Why is This Important?
San Mateo County depends on the burning of nonrenewable fossil fuels -- coal, petroleum, and natural gas -- for much of its energy. Burning of fossil fuels negatively impacts air quality and releases significant quantities of carbon dioxide, a greenhouse gas that contributes to climate change. California has committed to reduce its greenhouse gas emissions to 1990 levels by 2020. Increased energy efficiency and an increase in energy sources that do not generate greenhouse gases are keys to achieving this goal. An overreliance on fossil fuels can also make our economy vulnerable to price spikes in the oil or natural gas markets.
What is a Sustainable State?
A sustainable state is carbon neutral, and energy is produced from clean, renewable sources and is used efficiently amongst all user groups.
How Are We Doing?
· In 2009, total energy use in San Mateo County (as measured by the amount of electricity and natural gas delivered by regulated utilities in the county) was 39.1 trillion British thermal units (BTUs), a 3.3 percent decrease from 2008. Total energy use in the county has remained largely flat since 2000, when the county consumed 39.6 trillion BTUs. This calculation does not include energy used for transportation. (See Transportation: Gasoline Use and Fuel Efficiency)
· Natural gas accounted for 57 percent of energy consumed in the county, roughly the same as in past years. Just under half (48 percent) of all energy is used in residential homes; 52 percent of energy use is non-residential.
· Per capita residential energy use decreased by 3.7 percent to 25.0 million BTUs per capita in 2009. Total per capita residential energy use is down 8 percent since 2005.
· Residential energy use varies widely by city, and is correlated with lot size and income. Average monthly energy use was highest in Atherton, with each household using on average 19.7 million BTUs per month in electricity and natural gas. By comparison, the average household in Brisbane uses only 5.1 million BTUs per month.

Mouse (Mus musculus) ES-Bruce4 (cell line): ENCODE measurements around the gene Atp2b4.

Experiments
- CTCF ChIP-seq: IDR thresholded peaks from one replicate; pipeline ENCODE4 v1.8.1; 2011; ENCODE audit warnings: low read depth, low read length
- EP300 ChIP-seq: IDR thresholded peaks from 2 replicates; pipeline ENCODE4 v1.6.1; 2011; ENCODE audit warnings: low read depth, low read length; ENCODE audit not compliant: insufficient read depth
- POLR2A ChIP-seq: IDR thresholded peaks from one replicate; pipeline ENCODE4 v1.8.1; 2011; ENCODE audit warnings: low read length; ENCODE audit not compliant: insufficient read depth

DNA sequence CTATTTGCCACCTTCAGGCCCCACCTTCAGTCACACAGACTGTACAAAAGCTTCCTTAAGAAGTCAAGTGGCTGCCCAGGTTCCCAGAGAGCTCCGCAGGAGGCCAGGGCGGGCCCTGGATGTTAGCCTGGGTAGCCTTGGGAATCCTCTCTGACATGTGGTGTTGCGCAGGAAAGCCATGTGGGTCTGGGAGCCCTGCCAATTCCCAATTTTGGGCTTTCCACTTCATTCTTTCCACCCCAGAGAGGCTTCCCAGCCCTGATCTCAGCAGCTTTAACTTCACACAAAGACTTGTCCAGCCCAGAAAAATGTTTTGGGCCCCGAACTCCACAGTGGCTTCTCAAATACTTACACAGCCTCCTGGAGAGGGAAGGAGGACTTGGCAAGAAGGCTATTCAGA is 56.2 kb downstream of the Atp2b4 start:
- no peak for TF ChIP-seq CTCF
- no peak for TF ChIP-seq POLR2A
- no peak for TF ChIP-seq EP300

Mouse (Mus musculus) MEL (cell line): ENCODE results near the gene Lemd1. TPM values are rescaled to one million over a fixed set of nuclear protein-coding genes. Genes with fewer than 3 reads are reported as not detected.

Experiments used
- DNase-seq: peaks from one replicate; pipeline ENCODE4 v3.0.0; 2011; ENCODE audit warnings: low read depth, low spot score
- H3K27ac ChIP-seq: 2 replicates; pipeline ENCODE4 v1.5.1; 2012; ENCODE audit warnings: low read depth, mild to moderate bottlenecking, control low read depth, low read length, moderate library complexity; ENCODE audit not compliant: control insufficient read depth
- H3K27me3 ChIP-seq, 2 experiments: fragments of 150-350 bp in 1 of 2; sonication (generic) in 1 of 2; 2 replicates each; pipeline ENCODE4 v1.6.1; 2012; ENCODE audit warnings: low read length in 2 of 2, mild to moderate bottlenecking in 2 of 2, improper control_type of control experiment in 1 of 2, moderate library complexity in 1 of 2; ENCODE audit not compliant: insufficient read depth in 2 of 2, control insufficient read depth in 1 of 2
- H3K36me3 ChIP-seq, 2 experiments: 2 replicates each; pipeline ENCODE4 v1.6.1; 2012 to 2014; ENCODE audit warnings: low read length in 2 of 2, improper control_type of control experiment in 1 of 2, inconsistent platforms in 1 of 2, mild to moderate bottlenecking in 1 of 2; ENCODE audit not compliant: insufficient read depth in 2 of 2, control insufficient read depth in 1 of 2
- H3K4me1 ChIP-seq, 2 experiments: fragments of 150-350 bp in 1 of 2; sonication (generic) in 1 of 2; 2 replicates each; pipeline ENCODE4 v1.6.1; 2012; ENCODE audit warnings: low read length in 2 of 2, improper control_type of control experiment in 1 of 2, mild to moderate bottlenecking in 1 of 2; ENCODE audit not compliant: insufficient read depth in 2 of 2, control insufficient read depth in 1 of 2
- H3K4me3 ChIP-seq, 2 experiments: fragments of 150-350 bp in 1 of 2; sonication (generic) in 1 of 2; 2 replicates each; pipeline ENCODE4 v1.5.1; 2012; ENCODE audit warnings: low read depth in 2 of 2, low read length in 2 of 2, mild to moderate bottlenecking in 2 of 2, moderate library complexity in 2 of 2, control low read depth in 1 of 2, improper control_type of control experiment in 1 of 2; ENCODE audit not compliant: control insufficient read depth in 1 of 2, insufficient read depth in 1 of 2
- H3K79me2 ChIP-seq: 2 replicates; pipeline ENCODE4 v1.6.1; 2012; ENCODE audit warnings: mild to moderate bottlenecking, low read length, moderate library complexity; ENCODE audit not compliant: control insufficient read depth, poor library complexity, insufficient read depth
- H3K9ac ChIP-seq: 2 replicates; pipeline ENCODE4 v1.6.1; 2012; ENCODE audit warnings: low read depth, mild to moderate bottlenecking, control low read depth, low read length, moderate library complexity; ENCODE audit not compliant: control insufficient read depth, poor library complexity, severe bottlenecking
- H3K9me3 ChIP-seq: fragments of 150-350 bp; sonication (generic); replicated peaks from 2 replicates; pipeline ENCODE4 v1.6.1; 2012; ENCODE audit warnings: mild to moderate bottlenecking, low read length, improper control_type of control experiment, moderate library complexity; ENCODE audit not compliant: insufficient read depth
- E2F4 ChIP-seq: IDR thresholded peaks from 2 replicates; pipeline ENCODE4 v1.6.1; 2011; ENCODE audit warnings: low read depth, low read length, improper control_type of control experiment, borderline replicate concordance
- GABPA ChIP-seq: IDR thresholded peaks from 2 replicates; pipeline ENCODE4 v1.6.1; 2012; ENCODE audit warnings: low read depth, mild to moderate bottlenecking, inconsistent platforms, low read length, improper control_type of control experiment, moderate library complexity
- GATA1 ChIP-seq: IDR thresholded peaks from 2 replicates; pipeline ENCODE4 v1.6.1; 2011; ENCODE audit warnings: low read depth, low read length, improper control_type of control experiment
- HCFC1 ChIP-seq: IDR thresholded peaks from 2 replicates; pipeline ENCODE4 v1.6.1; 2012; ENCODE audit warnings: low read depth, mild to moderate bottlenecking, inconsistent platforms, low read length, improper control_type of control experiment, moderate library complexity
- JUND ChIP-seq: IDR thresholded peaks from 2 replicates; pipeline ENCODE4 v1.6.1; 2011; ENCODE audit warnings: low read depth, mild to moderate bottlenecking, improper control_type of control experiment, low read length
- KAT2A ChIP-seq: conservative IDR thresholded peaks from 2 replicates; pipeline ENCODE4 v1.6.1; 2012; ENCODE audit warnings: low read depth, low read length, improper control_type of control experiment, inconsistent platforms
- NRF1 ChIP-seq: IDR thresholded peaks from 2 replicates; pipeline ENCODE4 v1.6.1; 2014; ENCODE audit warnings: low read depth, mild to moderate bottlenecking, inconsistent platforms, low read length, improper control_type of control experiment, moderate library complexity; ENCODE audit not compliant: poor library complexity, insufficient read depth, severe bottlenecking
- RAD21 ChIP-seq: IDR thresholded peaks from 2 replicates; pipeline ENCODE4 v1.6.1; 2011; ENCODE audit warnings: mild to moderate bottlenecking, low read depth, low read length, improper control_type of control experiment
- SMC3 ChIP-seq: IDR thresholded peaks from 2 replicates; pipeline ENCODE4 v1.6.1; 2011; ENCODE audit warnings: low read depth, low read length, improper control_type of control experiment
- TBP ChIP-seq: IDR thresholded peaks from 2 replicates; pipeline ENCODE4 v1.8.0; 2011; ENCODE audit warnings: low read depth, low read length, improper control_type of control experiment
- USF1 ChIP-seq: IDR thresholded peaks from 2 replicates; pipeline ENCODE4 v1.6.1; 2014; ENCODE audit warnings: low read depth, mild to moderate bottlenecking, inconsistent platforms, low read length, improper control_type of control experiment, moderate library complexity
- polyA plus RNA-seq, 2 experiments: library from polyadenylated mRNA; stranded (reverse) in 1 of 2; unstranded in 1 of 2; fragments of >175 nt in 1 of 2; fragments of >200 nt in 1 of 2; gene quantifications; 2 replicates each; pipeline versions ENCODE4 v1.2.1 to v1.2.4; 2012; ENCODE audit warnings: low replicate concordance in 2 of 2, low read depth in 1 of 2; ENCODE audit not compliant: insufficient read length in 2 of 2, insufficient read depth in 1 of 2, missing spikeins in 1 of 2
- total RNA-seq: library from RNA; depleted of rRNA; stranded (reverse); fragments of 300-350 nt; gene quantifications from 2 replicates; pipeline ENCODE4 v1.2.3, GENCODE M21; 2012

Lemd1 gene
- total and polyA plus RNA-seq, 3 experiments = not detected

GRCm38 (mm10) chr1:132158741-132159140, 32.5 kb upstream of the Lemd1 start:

· The San Mateo County Energy Strategy 2012, adopted by all 20 municipalities in the county, sets a goal of 25 percent reduced power use from 2005 levels. While per capita residential energy use is down, total energy use countywide has increased 5 percent since 2005, primarily because of commercial industrial use growing.
Pacific Gas and Electric Company (PG&E) provides most of the electricity used by San Mateo County residents and businesses. PG&E’s energy supply mix is an important measure of the true impact of electricity use in the county.
· In 2009, PG&E’s delivered electricity was cleaner than both the state and national average with 34.6 percent from natural gas, 20 percent nuclear power, and 13 percent from large hydroelectric. Only 1.3 percent of electricity was from coal-fired power plants.
· Eligible renewable power accounted for 17.7 percent of PG&E’s electricity generation in 2010. (The state standard for utilities is 20 percent.) This includes small hydro, geothermal, wind, solar, and biomass. Of these, biomass and waste combustion (30.1 percent of renewable power) and geothermal (29.7 percent) were the two largest renewable power sources. Solar generation made up only 0.2 percent of all renewable power.
· In 2010, 1,531 kilowatts of new solar generating capacity were installed in San Mateo County, an increase of 19 percent from the previous year. (As a rule of thumb, it takes about 3 kW of generating capacity to provide one home with electricity for one year). Annual installation of solar projects in the county has roughly tripled over the last five years. The weak economy was the most likely factor in the reduction in installations in 2009.
· At year end 2010, over 10,100 kilowatts of total solar generating capacity were installed in the county, enough to power approximately 3,500 homes for one year. The vast majority of this amount has been installed in the last three years as part of the California Solar Initiative program.
· At the end of 2010, Redwood City had the most installed solar generating capacity, with 1,368 kW installed, about 14 percent of the total countywide.